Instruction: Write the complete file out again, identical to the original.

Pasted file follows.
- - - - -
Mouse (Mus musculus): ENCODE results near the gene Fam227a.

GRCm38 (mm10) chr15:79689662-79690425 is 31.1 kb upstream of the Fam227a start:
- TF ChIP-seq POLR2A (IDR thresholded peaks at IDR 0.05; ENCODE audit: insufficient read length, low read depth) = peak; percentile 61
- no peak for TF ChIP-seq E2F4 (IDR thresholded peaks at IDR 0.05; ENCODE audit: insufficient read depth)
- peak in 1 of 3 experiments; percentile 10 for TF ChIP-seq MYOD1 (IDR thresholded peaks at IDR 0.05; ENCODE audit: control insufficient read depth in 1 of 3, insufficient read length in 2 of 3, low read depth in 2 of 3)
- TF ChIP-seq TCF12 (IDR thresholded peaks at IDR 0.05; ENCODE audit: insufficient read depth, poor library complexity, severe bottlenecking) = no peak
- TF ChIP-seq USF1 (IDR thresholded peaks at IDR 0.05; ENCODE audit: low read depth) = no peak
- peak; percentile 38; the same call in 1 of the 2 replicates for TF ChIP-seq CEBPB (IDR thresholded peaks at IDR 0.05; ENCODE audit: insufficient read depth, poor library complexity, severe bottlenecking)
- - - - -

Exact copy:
Mouse (Mus musculus): ENCODE results near the gene Fam227a.

GRCm38 (mm10) chr15:79689662-79690425 is 31.1 kb upstream of the Fam227a start:
- TF ChIP-seq POLR2A (IDR thresholded peaks at IDR 0.05; ENCODE audit: insufficient read length, low read depth) = peak; percentile 61
- no peak for TF ChIP-seq E2F4 (IDR thresholded peaks at IDR 0.05; ENCODE audit: insufficient read depth)
- peak in 1 of 3 experiments; percentile 10 for TF ChIP-seq MYOD1 (IDR thresholded peaks at IDR 0.05; ENCODE audit: control insufficient read depth in 1 of 3, insufficient read length in 2 of 3, low read depth in 2 of 3)
- TF ChIP-seq TCF12 (IDR thresholded peaks at IDR 0.05; ENCODE audit: insufficient read depth, poor library complexity, severe bottlenecking) = no peak
- TF ChIP-seq USF1 (IDR thresholded peaks at IDR 0.05; ENCODE audit: low read depth) = no peak
- peak; percentile 38; the same call in 1 of the 2 replicates for TF ChIP-seq CEBPB (IDR thresholded peaks at IDR 0.05; ENCODE audit: insufficient read depth, poor library complexity, severe bottlenecking)